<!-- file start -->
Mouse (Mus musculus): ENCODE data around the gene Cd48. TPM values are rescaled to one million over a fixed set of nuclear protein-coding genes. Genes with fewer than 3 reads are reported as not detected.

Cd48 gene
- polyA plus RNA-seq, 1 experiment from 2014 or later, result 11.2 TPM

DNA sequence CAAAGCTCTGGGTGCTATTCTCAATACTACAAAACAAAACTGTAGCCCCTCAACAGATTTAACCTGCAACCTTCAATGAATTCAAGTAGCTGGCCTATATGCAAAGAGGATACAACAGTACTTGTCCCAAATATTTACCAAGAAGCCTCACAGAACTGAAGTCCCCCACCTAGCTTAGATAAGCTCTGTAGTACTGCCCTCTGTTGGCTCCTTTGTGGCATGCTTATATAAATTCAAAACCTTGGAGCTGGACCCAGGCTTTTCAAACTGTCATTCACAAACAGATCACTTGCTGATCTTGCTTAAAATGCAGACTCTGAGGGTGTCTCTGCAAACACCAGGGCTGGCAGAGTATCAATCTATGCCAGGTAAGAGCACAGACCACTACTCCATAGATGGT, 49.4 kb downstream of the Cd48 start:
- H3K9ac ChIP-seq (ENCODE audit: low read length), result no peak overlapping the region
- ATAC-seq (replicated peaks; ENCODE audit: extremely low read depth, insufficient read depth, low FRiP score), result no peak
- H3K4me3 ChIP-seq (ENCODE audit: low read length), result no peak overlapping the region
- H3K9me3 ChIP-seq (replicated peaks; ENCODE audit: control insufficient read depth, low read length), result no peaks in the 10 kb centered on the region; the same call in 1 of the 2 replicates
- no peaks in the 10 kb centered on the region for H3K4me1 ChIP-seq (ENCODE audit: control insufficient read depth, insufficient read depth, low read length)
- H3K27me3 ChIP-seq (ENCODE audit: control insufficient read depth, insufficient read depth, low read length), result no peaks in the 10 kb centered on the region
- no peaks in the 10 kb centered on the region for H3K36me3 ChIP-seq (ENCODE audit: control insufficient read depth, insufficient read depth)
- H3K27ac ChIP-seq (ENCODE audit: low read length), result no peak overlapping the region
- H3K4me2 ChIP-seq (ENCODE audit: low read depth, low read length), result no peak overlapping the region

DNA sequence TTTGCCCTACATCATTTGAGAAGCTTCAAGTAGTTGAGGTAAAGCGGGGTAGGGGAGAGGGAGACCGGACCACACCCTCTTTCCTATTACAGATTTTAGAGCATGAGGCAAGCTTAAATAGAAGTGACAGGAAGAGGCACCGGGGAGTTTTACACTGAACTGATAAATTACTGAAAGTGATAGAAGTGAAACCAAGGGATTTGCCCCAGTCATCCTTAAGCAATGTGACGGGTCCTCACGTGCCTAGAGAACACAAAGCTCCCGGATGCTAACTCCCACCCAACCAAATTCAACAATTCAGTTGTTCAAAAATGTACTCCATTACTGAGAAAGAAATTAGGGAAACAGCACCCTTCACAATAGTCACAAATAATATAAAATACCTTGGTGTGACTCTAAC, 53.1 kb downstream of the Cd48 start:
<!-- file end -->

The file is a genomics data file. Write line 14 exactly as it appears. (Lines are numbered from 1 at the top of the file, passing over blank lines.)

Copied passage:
DNA sequence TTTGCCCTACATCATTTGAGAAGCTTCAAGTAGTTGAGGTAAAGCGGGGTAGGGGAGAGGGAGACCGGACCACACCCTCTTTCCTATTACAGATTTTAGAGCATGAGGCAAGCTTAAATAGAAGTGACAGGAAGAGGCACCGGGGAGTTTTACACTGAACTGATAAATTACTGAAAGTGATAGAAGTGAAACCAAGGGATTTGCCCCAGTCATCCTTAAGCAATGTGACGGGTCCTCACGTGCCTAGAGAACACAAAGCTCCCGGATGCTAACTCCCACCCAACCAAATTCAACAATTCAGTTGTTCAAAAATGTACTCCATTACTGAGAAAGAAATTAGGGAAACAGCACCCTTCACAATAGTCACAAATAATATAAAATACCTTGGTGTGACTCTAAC, 53.1 kb downstream of the Cd48 start: